As I mentioned elsewhere, in addition to N95 class protection, filtering facepiece respirators also come in protection classes that offer increased particle filtration — 99 for 99% filtration and 100 for 99.97% filtration — and increased resistance to oil — R then P. So you’d think if N95 is good, a P100 like this would be awesome:
There are a couple of problems.
- These masks are 2 to 4 times more expensive than regular N95 masks.
- Unless you work in an environment that already requires masks, you don’t need the oil resistance that comes from a P- or even an R- prefix.
- It’s not clear that N99 or N100 filtration really improves protection. It seems like it should, but there isn’t a lot of data, and healthcare workers seem happy with N95 masks.
- This mask has an exhalation valve, which destroys its use as source protection, to protect other people from the wearer. You’d have to cover it with another thin mask, such as a procedure mask.
On that last point, I’ve never seen a mask with 99 or 100 class filtration that didn’t have an exhalation valve.
Reusable Half-Face Respirators
If you have access to some kind of reusable respirator, such as this half-face respirator, it ought to protect you from Covid about as well as any mask, as long as you use it with a particulate filter attached to the intake vents (I don’t see particulate filters on this one). NIOSH-approved half-face respirators are listed in the FDA’s EUA for the Covid-19 emergency, and you can look up specific models in the NIOSH Certified Equipment List. (The Moldex 7000 shown above is listed there.)
One advantage of this kind of mask is that they usually have soft gaskets that follow the contours of your face, so they are less likely to leak and they are more comfortable to wear for long periods. The downsides are that you have to buy replacement filters after a certain amount of use, and you have to regularly sanitize the remaining reusable parts.
Most of these reusable respirators are intended for industrial use, so they will almost certainly have an exhalation valve (I’ve circled it in red in the image above). You’ll need to cover the valve vent with some kind of mask or filtering material in order to provide source control to protect people around you.
Quarter mask respirators are similar to half-face respirators, consisting of reusable frames with replaceable filters, but they cover a smaller area of the face and are generally lighter and use only a single replaceable filtration cartridge. This makes them easier to wear, but it also makes them easier to dislodge.
I like the idea of quarter-mask respirators, because their reusability allows the manufacturer to put money into ensuring a good seal to the face. With an N95 particulate filter installed, they are essentially a better-fitting alternative to an N95 mask.
This Envo quarter mask uses replaceable N95 particulate filters — the large white area at the front of the mask. The seal between the mask body and your face is a soft gel-like material which conforms to the shape of your face, and the straps that hold it there are of higher quality than a typical N95 mask.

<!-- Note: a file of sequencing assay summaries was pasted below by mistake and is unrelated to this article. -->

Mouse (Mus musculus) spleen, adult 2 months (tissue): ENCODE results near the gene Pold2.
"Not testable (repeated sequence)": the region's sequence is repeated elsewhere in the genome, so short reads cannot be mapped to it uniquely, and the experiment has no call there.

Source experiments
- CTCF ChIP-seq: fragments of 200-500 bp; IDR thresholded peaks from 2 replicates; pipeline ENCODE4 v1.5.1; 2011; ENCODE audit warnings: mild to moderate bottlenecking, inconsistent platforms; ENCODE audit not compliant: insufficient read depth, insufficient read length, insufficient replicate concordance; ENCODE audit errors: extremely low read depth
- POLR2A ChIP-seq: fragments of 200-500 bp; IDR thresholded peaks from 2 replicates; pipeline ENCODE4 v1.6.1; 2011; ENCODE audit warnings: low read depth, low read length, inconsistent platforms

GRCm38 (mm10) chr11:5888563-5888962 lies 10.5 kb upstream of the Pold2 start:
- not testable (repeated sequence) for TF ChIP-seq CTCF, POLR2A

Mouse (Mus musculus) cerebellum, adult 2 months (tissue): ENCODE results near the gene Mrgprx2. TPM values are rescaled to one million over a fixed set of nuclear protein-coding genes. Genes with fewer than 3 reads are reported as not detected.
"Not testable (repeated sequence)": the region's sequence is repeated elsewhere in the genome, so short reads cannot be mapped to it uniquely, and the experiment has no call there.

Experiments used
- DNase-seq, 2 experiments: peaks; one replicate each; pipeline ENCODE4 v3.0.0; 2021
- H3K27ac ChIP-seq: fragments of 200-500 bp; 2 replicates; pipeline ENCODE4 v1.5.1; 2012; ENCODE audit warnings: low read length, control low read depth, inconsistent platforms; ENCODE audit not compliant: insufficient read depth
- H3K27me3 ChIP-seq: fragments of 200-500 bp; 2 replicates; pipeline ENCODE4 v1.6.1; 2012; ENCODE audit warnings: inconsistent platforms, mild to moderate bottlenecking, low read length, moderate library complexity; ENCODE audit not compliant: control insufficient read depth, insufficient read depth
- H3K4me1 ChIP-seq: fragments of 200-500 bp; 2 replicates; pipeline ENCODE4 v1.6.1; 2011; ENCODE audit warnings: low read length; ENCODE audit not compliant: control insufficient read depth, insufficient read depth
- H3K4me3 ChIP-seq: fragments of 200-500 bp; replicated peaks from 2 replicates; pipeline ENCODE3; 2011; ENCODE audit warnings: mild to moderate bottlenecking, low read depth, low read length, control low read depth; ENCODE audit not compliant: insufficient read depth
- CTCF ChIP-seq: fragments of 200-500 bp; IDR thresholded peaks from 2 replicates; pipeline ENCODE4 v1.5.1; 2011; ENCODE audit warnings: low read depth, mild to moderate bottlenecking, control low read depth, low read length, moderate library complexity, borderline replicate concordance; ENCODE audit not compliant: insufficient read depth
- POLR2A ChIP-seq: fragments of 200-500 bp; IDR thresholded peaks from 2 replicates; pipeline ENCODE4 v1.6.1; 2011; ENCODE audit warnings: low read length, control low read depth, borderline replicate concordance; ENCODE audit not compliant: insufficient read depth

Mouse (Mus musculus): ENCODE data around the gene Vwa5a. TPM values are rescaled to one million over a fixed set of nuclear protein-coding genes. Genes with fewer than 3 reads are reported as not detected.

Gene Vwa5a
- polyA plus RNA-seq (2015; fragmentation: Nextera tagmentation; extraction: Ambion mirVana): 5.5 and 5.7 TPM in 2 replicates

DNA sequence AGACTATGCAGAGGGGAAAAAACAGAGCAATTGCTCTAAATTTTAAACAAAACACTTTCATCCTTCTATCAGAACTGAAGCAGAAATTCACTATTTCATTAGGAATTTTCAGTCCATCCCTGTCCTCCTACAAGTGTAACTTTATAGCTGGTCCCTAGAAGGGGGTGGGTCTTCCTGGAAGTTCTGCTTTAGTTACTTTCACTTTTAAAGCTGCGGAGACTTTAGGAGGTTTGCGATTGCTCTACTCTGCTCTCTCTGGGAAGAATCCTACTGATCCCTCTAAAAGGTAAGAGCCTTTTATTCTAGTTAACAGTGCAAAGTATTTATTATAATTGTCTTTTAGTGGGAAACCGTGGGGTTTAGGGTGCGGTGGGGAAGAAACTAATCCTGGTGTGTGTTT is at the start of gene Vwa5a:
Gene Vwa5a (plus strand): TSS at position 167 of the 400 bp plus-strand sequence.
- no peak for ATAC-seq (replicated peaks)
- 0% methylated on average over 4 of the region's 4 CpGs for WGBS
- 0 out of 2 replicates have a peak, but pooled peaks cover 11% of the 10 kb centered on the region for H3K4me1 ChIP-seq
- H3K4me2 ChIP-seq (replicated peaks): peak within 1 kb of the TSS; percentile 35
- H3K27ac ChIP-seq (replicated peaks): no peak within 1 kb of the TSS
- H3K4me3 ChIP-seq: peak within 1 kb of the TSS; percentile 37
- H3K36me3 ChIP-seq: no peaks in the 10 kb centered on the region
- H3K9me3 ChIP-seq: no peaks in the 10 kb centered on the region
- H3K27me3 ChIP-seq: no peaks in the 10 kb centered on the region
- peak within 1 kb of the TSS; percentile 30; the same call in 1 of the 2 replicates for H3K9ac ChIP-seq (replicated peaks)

I think Envo masks were originally marketed for use in the building trades, where N95 masks are useful for filtering dust. They are listed on the Certified Equipment List and therefore covered by the EUA. I’ve heard of healthcare workers using them as alternatives to N95 filtering facepiece masks.
Note that this mask has an exhalation valve (which I’ve circled in red), so you will need to cover the mask with another mask to filter your exhaled breath. As with other reusable respirators, you periodically have to replace the filter and sanitize the rest of the mask.
I see ads for O2 Curve masks like these everywhere. (I’m not sure if everyone sees them so much, or if it’s just me because I’m reading a lot about masks.)
Like the Envo, the O2 Curve is designed to fit the face, with soft edges and adjustable straps. I believe these were originally intended as runner’s masks, for protection against dust, pollution, and allergens, but the company seems to be selling them now for protection against Covid-19. They can’t legally say that, because the O2 Curve lacks the proper FDA approvals, but they sure do imply it a lot.
To be clear, O2 curve masks are not NIOSH approved N95 masks, and they are not covered by an EUA. But the filtering efficiency they claim is comparable to an N95 mask, so they are probably N95-ish. I’ve heard of healthcare workers using them as alternatives to N95 masks.
Note that this mask has exhalation valves hidden under the outer shell on either side of the mask, approximately under the red circle on either side, so you will need to cover the mask with another mask to protect others from your exhaled breath. For that, you’ll want to get the Curve Surgical Mask Adapter ring, which helps hold a procedure mask in place and slightly away from the surface of the shell so there is room for proper airflow.
As with other reusable respirators, you periodically have to replace the filter and sanitize the rest of the mask.
Next: Mask Use and Care